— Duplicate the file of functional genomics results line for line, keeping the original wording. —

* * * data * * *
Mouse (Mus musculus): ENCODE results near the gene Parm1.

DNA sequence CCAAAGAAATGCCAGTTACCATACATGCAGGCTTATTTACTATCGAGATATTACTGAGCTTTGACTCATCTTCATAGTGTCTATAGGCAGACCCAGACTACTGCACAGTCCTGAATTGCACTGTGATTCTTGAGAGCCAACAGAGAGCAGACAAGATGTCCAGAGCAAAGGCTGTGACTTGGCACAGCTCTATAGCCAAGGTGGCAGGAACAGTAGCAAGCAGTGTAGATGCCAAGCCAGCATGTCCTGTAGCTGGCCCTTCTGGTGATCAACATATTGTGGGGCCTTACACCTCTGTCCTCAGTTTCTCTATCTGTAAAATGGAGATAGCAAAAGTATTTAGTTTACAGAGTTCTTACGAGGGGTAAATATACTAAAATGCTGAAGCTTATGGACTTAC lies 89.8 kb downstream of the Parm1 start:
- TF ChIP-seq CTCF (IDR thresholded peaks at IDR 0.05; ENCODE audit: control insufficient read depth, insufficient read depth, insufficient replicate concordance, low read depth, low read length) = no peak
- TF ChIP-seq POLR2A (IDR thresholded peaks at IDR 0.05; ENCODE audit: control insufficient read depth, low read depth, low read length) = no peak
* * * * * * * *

Mouse (Mus musculus): ENCODE results near the gene Parm1.

DNA sequence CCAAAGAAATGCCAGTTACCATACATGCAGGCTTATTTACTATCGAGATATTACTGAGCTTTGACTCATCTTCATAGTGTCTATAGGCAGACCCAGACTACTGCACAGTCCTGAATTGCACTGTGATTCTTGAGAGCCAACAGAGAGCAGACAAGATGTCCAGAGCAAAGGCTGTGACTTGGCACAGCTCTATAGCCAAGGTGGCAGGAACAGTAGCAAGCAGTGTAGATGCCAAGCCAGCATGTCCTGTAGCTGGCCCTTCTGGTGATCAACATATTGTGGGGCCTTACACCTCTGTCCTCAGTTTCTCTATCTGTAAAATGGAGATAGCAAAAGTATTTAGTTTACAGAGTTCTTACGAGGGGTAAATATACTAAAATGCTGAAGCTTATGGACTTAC lies 89.8 kb downstream of the Parm1 start:
- TF ChIP-seq CTCF (IDR thresholded peaks at IDR 0.05; ENCODE audit: control insufficient read depth, insufficient read depth, insufficient replicate concordance, low read depth, low read length) = no peak
- TF ChIP-seq POLR2A (IDR thresholded peaks at IDR 0.05; ENCODE audit: control insufficient read depth, low read depth, low read length) = no peak